Griner became engaged to Cherelle Watson in August 2018, and they married in June 2019. Watson later changed her name to Cherelle Griner.

2022 arrest in Russia

On February 17, 2022, Griner was arrested on drug charges in Russia. She was detained at Sheremetyevo International Airport after the Federal Security Service found she was carrying vaporizer cartridges containing less than a gram of hash oil; she had been prescribed medicinal cannabis in Arizona, which is illegal in Russia. +more Some U. S. officials have expressed concern that Russia may be using her as leverage in response to the Western sanctions imposed against Russia for its invasion of Ukraine. Former Pentagon official Evelyn Farkas expressed concern that Griner could be used as a "high-profile hostage" by Russia. Houston, Texas Democratic Congresswoman Sheila Jackson Lee called for Griner's release. In an interview with CNN, California Democratic Congressman John Garamendi estimated that it would be "very difficult" to get Griner out of Russia. He stated that although there might be negotiations to have her released, they would be stymied by the fact that diplomatic relations between Russia and the United States were strained because of President Vladimir Putin's invasion of Ukraine.

In mid-March, 2022, Russian state broadcast agency TASS reported that a Moscow court had extended the period of Griner's detention while under investigation until May 19, with an official from the Russian Public Monitoring Commission stating that "the only objective problem has turned out to be the basketball player's height. The beds in the cell are clearly intended for a person of lesser height. +more" On March 23, the United States Department of State stated that an American diplomatic official had been able to visit Griner in detention, reporting that she was "in good condition. ".

In early May 2022, the U. S. +more State Department stated that they had determined Griner was being "wrongfully detained", indicating a more aggressive approach towards securing her release. On May 13, CNN reported that the Russian court extended her pre-trial detention to June 18, 2022. Griner's Russian attorney Alexander Boykov told the Associated Press he believed the relatively short extension of the detention indicated the case would come to trial soon. On May 15, it was reported that the United States and Russia would consider a prisoner swap, with Russia exchanging Griner for international illegal arms dealer Viktor Bout, who has served 10 years of a 25-year federal prison sentence in the United States.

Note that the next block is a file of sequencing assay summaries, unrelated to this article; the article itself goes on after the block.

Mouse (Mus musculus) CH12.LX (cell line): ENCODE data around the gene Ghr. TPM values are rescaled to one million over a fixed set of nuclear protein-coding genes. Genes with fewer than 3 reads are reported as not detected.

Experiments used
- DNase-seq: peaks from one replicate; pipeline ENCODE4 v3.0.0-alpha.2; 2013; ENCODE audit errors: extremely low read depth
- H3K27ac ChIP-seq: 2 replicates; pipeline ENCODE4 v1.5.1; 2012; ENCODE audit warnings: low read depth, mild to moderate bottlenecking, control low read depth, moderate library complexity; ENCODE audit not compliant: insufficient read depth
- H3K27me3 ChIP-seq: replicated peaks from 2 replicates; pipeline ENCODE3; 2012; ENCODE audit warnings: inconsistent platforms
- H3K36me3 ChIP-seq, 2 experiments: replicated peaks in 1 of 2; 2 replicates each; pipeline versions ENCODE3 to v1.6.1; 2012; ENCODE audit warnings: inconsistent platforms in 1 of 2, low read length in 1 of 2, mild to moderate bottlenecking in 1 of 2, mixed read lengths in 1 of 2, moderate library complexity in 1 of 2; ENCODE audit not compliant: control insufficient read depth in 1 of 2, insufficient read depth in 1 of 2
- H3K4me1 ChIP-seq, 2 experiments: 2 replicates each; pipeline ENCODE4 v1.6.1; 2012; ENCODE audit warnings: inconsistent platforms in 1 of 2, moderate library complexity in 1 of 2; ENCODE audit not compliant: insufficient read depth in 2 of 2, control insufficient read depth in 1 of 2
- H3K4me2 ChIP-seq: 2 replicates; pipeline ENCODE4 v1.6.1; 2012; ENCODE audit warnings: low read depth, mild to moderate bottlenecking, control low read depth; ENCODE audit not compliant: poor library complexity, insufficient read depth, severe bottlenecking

In May 2022, in her first public interview since Griner was detained, Griner's wife Cherelle spoke to Good Morning America and called Griner a "political pawn". Cherelle stated she has heard from Secretary of State Antony Blinken, saying, "I was grateful for the call. +more You say she's top priority, but I wanna see it. ".

Trial

In a closed-door hearing on June 27, a court in Khimki scheduled Griner's trial to begin on July 1 and extended her detention by six months pending the outcome of her case, according to her attorney, Alexander Boykov. She was photographed by the Associated Press and Agence France-Presse arriving at the hearing. +more On the second day of her trial, July 7, Griner pled guilty and then said, "But there was no intent. I didn't want to break the law. " Griner requested that she be allowed to give testimony to the court as soon as she has had sufficient time to prepare.

Prisoner exchange talks

On July 27, 2022, U. S. +more President Joe Biden approved a possible trade for Griner and Paul Whelan, who was arrested in 2018 for espionage in Moscow, and sentenced to 16 years in prison, in exchange for Bout. The possibility of an exchange was further complicated when the Russians demanded the inclusion of convicted assassin Vadim Krasikov, who is serving a life term for an assassination in Germany, in the negotiations.

In July 2022, U. S. +more Secretary of State Antony Blinken called his Russian counterpart Sergey Lavrov for the first time since the start of Russia's war on Ukraine, to whom he made an offer from the U. S. to secure the release of Griner and Whelan. According to the Tagesschau, it is unlikely that Krasikov will be transferred back to Russia.